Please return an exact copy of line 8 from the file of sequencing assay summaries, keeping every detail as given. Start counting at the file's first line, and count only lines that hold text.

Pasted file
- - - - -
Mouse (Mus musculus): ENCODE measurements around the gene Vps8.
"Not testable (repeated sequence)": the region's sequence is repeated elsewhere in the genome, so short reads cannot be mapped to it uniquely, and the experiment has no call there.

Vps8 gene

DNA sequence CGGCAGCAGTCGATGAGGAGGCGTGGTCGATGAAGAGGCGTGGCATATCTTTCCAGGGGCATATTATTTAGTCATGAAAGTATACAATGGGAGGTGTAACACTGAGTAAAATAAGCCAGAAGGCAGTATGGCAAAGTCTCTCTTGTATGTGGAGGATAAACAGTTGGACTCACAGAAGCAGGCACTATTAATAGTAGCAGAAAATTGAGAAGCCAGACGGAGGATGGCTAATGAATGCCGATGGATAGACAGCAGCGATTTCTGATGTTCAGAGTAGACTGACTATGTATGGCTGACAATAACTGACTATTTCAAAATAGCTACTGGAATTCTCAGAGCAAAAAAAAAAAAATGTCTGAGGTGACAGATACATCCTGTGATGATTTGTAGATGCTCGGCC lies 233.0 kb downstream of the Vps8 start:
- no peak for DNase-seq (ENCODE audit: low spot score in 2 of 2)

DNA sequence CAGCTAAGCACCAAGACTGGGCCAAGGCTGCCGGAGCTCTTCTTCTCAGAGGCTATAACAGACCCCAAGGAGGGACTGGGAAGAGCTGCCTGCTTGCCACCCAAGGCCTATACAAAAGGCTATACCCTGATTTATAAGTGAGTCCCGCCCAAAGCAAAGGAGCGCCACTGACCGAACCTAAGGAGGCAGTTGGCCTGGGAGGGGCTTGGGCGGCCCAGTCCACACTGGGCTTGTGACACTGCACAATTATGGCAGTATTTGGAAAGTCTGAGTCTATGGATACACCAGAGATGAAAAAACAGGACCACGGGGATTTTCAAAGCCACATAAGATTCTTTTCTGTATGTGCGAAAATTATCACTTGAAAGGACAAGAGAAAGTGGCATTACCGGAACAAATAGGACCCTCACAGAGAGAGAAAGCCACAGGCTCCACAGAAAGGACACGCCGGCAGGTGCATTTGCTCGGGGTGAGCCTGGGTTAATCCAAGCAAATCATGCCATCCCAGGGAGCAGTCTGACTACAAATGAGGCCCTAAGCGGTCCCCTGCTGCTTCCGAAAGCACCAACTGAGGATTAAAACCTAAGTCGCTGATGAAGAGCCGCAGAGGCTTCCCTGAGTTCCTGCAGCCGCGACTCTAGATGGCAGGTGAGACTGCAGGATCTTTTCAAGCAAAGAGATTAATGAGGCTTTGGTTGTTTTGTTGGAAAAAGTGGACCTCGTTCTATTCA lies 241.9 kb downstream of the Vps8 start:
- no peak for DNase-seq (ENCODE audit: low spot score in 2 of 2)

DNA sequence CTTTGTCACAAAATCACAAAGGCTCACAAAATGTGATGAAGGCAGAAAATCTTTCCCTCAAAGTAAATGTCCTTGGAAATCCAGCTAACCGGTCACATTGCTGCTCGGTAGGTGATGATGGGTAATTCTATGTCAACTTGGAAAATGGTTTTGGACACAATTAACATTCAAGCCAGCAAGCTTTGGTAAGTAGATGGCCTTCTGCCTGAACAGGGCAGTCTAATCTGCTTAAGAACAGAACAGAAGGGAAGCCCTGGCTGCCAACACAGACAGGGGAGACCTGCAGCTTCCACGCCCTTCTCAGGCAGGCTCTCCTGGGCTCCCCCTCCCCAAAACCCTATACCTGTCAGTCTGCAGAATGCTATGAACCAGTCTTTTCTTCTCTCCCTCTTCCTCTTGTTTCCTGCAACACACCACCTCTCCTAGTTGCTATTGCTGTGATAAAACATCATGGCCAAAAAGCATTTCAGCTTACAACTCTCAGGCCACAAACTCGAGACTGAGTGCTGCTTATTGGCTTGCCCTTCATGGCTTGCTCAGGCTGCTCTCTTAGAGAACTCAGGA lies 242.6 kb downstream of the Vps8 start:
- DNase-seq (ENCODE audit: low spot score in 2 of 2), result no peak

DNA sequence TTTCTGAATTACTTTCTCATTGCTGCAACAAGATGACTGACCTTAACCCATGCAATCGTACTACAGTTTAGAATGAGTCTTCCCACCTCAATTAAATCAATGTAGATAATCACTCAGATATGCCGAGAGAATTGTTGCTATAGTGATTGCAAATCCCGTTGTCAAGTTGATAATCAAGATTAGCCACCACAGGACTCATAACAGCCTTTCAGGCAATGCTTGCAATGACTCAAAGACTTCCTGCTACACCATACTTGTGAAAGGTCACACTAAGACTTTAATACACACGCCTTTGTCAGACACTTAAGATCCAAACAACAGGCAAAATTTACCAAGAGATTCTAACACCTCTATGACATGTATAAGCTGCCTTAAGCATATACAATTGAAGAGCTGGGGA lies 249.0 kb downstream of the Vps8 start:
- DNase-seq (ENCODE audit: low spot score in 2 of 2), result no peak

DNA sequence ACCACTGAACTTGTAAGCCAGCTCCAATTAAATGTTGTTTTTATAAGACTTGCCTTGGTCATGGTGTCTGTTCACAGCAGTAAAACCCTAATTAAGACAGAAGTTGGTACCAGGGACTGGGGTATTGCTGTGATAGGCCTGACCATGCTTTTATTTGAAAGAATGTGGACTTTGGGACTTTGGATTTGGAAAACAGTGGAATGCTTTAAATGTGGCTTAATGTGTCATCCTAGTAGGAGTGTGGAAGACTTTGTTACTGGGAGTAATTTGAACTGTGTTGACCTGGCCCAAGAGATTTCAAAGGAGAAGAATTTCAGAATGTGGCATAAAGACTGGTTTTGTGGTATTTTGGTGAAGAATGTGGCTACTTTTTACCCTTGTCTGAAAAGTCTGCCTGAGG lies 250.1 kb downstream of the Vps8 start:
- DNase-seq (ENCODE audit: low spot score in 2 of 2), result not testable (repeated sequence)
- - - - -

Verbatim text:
DNA sequence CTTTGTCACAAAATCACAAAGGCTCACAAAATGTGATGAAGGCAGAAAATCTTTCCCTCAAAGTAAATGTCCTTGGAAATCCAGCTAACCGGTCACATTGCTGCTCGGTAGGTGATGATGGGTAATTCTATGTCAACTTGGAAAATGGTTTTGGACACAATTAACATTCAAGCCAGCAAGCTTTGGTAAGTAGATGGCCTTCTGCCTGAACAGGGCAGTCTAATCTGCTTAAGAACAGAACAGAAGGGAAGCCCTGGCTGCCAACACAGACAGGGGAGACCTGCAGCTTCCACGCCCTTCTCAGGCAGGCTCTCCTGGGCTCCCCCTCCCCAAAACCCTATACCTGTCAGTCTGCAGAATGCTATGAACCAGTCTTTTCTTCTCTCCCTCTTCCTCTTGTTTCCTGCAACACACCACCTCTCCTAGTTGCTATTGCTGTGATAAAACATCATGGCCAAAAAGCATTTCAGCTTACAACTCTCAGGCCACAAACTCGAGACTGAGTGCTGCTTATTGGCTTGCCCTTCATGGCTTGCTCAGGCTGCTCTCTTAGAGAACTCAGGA lies 242.6 kb downstream of the Vps8 start: